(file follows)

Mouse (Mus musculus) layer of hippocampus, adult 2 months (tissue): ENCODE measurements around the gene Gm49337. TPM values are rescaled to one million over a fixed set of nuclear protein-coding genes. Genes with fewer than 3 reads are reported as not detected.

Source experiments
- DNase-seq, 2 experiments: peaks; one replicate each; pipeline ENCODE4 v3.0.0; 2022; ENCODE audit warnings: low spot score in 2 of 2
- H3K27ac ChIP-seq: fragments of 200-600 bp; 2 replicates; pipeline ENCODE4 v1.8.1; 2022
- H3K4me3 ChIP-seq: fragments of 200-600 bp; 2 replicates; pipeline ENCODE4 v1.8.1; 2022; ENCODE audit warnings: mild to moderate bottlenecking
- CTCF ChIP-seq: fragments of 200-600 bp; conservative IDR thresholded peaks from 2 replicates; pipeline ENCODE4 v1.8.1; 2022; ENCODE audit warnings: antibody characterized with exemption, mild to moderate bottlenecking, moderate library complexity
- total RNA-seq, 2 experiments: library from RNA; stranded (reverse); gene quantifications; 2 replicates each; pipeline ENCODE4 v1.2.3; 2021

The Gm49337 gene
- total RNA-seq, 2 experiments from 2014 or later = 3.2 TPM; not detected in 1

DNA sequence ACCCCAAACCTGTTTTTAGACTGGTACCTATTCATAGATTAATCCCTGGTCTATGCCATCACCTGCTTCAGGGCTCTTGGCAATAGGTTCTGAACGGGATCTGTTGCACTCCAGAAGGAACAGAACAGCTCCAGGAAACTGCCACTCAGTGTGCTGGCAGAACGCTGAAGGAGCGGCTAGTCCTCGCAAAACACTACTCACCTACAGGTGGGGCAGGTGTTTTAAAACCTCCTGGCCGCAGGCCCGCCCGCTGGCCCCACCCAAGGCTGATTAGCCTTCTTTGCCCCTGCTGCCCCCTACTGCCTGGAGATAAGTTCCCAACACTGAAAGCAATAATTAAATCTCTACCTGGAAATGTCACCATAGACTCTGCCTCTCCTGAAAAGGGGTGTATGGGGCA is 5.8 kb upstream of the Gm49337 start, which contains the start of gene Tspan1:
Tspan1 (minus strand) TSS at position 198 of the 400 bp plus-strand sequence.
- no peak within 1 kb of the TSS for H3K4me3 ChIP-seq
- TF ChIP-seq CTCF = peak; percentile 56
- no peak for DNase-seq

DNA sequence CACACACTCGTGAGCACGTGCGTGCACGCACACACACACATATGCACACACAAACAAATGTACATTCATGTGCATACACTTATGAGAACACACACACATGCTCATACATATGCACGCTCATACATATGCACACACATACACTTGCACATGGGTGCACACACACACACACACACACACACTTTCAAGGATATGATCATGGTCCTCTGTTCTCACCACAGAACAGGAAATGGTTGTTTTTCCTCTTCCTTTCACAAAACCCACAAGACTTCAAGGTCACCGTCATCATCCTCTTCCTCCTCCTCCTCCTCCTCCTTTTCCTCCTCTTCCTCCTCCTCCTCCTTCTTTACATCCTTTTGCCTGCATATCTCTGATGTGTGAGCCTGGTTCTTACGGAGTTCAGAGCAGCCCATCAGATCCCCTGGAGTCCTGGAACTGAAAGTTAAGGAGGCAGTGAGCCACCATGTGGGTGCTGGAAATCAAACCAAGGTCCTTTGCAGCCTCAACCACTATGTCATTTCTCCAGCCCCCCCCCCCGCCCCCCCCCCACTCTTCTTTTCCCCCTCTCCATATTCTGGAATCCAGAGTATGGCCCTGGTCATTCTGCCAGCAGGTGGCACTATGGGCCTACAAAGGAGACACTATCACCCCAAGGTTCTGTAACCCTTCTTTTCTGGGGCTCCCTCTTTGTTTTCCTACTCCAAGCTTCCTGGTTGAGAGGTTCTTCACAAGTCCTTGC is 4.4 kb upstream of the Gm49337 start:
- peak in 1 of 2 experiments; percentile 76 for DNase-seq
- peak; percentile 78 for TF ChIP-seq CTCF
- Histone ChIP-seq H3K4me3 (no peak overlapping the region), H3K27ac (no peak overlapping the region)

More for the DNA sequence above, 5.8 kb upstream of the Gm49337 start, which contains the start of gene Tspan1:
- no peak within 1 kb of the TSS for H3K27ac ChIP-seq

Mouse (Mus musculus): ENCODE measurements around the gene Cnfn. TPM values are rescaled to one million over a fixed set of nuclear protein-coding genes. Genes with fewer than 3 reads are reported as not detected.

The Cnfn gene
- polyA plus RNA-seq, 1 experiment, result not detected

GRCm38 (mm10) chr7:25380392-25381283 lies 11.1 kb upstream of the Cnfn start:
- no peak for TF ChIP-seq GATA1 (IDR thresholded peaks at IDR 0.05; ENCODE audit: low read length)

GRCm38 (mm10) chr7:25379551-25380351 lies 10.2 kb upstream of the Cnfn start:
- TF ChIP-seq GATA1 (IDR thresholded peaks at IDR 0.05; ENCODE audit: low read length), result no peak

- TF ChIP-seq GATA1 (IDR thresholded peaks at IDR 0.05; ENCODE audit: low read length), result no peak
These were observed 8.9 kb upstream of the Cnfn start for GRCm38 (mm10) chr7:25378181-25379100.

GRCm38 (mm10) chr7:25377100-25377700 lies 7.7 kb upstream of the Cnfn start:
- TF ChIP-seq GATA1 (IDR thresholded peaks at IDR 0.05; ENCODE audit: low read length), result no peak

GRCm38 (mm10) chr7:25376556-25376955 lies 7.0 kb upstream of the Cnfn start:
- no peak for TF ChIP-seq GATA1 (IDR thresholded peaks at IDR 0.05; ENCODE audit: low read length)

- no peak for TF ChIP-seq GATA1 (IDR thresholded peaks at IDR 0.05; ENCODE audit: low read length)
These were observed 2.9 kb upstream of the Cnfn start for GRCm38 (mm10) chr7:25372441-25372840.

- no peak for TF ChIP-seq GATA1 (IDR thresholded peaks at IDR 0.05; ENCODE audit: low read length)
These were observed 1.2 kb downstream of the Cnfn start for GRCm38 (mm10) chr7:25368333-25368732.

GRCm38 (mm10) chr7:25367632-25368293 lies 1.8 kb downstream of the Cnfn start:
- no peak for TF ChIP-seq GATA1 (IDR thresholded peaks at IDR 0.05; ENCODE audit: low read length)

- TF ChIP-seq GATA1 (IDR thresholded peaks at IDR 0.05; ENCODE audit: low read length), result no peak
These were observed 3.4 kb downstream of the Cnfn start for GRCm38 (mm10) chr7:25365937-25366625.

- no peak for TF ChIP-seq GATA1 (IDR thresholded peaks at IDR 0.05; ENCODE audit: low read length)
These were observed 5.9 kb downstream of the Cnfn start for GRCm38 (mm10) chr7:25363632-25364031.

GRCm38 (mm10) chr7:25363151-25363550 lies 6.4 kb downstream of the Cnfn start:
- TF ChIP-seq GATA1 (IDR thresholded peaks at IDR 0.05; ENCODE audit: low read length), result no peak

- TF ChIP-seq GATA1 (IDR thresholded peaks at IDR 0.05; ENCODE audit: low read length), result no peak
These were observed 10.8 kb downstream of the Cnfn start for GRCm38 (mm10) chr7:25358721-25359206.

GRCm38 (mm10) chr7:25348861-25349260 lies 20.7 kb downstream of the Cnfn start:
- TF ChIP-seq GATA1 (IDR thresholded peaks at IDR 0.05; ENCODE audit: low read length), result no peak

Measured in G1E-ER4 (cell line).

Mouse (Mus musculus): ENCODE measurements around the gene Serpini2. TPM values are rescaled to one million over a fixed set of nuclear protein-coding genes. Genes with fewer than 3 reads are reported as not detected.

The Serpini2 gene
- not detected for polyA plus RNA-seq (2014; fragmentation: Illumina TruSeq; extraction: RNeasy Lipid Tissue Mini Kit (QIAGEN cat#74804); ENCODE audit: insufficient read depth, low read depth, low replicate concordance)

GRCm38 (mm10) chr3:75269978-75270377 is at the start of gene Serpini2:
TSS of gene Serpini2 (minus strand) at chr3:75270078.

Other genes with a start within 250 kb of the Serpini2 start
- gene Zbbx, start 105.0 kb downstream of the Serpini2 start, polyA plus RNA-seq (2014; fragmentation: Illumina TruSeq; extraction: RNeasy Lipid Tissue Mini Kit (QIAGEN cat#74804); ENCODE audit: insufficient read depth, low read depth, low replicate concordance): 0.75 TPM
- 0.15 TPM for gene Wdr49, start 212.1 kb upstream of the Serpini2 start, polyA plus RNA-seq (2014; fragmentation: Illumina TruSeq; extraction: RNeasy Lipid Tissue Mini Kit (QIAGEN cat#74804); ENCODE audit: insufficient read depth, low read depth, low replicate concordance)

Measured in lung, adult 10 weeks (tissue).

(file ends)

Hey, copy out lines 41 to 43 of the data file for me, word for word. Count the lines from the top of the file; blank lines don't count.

These were observed 3.4 kb downstream of the Cnfn start for GRCm38 (mm10) chr7:25365937-25366625.

- no peak for TF ChIP-seq GATA1 (IDR thresholded peaks at IDR 0.05; ENCODE audit: low read length)
These were observed 5.9 kb downstream of the Cnfn start for GRCm38 (mm10) chr7:25363632-25364031.